Hello Lea, you are part of the authors’ collective mEUterei. What is behind it and why did you decide to write a book together?
Lea: The “mEUterei” is a collective of experts who have been campaigning against the European border regime for years. The mEUterei consists of activists, refugee workers, lawyers, migration and political scientists. The collective is currently predominantly made up of white cis women. To name this positioning seems relevant to us from a power-critical perspective. We ourselves are part of the societies that have led to the construction of Fortress Europe and maintain it. We are aware of our privileges and can openly criticise the existing capitalist, racist and (neo-)colonial systems of power without having to fear significant disadvantages, threats or even worse. During the process of writing the book Borderless Violence. EU’s Undeclared War Against Refugees*, we tried – also with the help of anti-racism activist friends – to reflect on these privileges and to sensitise our perspectives and language to them. As an elementary consequence of these privileges, we see ourselves as having a special responsibility to criticise and fight Fortress Europe wherever possible.
With this book, we try to show the systematics behind European border violence: The media and debates talk about deaths in the Mediterranean, violent pushbacks at the Greek-Turkish border and deportation jails across the EU as singular events. This book is an attempt to show that this racist-colonial violence is systematically exercised and structurally anchored. The violence against refugees that is happening in many places in the EU must be thought of together and put in relation to each other to bring about political and social change.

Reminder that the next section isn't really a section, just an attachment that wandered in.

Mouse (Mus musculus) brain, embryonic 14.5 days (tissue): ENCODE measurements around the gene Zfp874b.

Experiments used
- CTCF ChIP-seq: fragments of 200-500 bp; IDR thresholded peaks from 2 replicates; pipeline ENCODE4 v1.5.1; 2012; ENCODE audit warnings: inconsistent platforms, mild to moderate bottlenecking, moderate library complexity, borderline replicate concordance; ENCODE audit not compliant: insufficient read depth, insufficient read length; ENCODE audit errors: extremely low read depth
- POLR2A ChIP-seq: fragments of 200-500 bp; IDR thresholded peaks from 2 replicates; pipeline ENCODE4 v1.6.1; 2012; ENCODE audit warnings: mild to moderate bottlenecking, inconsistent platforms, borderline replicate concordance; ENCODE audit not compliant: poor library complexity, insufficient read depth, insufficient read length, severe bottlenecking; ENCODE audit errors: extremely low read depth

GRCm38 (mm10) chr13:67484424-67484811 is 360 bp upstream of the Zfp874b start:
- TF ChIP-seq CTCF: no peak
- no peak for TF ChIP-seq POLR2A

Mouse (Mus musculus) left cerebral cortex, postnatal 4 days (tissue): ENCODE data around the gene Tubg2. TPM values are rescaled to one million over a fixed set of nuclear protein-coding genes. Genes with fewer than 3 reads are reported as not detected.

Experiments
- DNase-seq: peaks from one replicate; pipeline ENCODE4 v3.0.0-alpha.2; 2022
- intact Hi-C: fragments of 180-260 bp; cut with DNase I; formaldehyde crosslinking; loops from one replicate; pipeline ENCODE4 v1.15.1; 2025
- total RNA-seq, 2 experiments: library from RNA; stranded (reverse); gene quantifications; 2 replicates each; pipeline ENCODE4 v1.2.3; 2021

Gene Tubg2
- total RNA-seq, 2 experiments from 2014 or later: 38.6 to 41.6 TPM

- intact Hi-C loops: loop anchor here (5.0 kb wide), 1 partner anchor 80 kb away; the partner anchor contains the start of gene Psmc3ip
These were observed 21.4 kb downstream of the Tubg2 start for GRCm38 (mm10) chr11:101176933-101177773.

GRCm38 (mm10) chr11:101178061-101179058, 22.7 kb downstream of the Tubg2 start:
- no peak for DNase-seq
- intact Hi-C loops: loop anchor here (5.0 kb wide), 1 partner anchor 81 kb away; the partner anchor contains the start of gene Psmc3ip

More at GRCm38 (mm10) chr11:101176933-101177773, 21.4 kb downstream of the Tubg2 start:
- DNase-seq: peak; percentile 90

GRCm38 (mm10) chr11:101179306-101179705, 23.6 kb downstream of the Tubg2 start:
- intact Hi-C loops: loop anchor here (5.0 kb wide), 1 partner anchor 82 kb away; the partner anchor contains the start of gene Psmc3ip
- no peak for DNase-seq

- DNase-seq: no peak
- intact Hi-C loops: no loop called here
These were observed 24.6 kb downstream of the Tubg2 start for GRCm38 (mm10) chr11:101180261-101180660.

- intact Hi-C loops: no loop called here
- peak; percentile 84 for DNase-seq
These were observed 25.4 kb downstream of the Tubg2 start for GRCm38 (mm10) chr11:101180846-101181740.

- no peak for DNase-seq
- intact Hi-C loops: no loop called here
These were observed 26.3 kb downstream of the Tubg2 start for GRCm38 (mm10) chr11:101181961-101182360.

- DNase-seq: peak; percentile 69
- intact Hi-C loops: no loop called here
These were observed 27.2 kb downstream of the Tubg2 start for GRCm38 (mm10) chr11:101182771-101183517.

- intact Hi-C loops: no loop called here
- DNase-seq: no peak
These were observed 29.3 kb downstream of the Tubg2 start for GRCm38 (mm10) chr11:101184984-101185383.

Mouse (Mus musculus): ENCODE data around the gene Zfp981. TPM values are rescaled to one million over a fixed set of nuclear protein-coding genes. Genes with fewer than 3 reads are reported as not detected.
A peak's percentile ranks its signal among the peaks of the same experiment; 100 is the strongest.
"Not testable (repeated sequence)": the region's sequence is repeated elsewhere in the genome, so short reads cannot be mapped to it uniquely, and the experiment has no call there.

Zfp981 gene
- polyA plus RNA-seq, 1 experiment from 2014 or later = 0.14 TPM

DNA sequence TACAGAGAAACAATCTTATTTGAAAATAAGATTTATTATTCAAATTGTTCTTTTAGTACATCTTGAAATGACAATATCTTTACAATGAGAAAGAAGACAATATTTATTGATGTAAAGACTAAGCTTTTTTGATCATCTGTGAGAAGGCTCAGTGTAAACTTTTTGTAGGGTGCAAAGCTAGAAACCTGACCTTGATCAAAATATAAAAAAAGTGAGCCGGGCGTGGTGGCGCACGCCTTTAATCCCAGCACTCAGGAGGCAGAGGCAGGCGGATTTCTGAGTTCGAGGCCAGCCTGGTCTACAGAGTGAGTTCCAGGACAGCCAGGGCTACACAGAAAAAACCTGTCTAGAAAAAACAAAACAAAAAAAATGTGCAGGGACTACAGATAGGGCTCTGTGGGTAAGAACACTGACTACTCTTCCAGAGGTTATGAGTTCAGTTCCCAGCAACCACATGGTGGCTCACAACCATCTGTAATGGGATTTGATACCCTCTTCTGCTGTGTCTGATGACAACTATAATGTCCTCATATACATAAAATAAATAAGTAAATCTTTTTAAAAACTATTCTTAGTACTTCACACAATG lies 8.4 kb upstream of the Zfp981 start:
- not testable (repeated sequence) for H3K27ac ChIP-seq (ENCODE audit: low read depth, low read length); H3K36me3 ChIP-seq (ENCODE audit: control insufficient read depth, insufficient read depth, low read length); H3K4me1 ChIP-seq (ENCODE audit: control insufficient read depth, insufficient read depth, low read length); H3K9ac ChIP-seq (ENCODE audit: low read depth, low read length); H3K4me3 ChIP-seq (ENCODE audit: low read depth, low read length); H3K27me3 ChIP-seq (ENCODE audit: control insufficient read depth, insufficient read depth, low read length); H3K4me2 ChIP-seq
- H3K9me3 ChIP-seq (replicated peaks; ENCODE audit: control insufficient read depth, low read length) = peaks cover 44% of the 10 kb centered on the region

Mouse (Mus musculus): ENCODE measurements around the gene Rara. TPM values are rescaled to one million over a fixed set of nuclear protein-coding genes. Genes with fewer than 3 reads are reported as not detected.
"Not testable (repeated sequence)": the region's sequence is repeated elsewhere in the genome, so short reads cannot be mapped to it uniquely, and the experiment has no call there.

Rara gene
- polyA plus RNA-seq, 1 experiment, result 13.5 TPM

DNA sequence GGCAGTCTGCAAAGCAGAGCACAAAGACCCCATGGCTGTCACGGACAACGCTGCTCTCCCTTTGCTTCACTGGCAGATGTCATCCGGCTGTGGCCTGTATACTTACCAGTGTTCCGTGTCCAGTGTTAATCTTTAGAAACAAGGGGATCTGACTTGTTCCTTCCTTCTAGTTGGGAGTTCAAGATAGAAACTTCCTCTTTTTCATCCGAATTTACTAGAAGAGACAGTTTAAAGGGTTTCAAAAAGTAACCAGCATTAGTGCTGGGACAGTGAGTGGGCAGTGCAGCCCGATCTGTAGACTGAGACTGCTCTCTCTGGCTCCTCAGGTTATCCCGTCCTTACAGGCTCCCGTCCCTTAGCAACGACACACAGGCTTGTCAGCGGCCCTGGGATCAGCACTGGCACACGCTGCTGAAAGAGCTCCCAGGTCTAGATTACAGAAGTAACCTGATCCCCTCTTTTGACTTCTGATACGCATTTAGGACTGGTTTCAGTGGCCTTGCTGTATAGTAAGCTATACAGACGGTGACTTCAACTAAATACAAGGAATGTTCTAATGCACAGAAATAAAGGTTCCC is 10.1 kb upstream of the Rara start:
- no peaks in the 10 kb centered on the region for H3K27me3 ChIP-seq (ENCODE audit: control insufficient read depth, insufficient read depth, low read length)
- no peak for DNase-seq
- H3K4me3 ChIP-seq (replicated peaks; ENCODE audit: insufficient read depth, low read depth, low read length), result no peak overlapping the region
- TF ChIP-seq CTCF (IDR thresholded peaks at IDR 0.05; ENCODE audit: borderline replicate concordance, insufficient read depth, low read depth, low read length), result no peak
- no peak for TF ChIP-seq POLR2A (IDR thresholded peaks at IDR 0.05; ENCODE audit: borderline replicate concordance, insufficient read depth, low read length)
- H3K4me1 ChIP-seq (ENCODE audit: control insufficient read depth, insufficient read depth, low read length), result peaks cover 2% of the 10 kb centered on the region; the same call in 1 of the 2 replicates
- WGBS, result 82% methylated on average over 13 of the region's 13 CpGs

* So far, the book is only available in german
In your book, you talk about the “undeclared war of the EU against refugees”. You choose very clear rhetoric here. Why is it appropriate to speak of a systematic “war”?
Lea: The fact that hundreds of people die every year in search of protection and safety in Europe is a result of European policy. It is not a natural disaster but the result of decisions taken in Berlin, Brussels, Rome and other capitals. War is by definition a “conflict fought with weapons” – and the militarisation and armament of Europe’s external borders are steadily advancing. The budget of the European border protection agency Frontex has risen steadily in recent years, refugees are being shot at and the fundamental human right to asylum is now no longer worth the paper it was once written on – also as a direct consequence of Germany’s crimes.
You attest to the end of the so often emphasised “European values”. What do you mean by this and what do you think society needs for its compass of values to point in the right direction?
Lea: Europe prides itself on being the “cradle of human rights” and has even received a Nobel Peace Prize for upholding them. Yet the last decades have clearly shown that these rights – although touted as fundamental – do not apply equally to all people. Structural racism in the societies of the global North reaches far into the so-called “middle classes”. It is so deeply rooted that we perceive, for example, the suffering and death of Black people as less relevant, as less cruel, and accordingly, there is very little anger and outrage about being systematically left to die. The dehumanisation that has been taking place since the colonisation of Black people continues to have an effect today and the result is that the outcry over thousands of deaths at our external borders is absent.
The exploitation of the Global South, its nature and people, is the basis of the wealth of the North. The reappraisal of colonisation and its continuities must be addressed and overcome. A debate in society as a whole on the power systems that lead to the extreme gap between the Global North and the Global South is long overdue!
To achieve this, new narratives must be created. Our society and each individual must critically question and reflect on their own internalised racism. We need to join forces with decolonial and antiracist struggles and movements to counter boundless violence with boundless solidarity!